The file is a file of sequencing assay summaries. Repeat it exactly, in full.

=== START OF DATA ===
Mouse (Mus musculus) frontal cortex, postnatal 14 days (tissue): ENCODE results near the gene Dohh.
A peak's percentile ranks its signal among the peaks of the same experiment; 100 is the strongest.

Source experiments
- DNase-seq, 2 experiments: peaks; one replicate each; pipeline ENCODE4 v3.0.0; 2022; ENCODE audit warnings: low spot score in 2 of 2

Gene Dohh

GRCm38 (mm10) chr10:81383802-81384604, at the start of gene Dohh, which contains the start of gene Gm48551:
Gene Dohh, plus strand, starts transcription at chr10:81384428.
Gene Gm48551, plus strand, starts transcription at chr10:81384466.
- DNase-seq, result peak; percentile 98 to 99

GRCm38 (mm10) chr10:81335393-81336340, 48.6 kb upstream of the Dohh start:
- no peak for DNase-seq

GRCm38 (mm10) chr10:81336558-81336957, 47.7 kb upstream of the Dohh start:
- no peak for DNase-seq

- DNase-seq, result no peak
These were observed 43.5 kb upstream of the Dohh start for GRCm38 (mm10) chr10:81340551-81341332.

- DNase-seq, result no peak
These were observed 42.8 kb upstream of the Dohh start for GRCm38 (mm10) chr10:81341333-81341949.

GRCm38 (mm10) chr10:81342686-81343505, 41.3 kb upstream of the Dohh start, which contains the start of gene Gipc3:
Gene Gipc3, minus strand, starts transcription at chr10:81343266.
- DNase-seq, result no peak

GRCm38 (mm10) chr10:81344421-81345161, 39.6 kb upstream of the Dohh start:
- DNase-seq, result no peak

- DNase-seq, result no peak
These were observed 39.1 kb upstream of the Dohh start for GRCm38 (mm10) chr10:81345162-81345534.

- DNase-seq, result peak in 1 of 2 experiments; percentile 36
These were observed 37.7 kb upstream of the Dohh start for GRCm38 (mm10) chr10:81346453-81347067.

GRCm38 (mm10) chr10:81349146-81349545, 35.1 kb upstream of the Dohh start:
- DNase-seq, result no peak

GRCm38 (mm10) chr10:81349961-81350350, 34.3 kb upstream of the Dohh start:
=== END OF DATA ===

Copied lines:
Mouse (Mus musculus) frontal cortex, postnatal 14 days (tissue): ENCODE results near the gene Dohh.
A peak's percentile ranks its signal among the peaks of the same experiment; 100 is the strongest.

Source experiments
- DNase-seq, 2 experiments: peaks; one replicate each; pipeline ENCODE4 v3.0.0; 2022; ENCODE audit warnings: low spot score in 2 of 2

Gene Dohh

GRCm38 (mm10) chr10:81383802-81384604, at the start of gene Dohh, which contains the start of gene Gm48551:
Gene Dohh, plus strand, starts transcription at chr10:81384428.
Gene Gm48551, plus strand, starts transcription at chr10:81384466.
- DNase-seq, result peak; percentile 98 to 99

GRCm38 (mm10) chr10:81335393-81336340, 48.6 kb upstream of the Dohh start:
- no peak for DNase-seq

GRCm38 (mm10) chr10:81336558-81336957, 47.7 kb upstream of the Dohh start:
- no peak for DNase-seq

- DNase-seq, result no peak
These were observed 43.5 kb upstream of the Dohh start for GRCm38 (mm10) chr10:81340551-81341332.

- DNase-seq, result no peak
These were observed 42.8 kb upstream of the Dohh start for GRCm38 (mm10) chr10:81341333-81341949.

GRCm38 (mm10) chr10:81342686-81343505, 41.3 kb upstream of the Dohh start, which contains the start of gene Gipc3:
Gene Gipc3, minus strand, starts transcription at chr10:81343266.
- DNase-seq, result no peak

GRCm38 (mm10) chr10:81344421-81345161, 39.6 kb upstream of the Dohh start:
- DNase-seq, result no peak

- DNase-seq, result no peak
These were observed 39.1 kb upstream of the Dohh start for GRCm38 (mm10) chr10:81345162-81345534.

- DNase-seq, result peak in 1 of 2 experiments; percentile 36
These were observed 37.7 kb upstream of the Dohh start for GRCm38 (mm10) chr10:81346453-81347067.

GRCm38 (mm10) chr10:81349146-81349545, 35.1 kb upstream of the Dohh start:
- DNase-seq, result no peak

GRCm38 (mm10) chr10:81349961-81350350, 34.3 kb upstream of the Dohh start: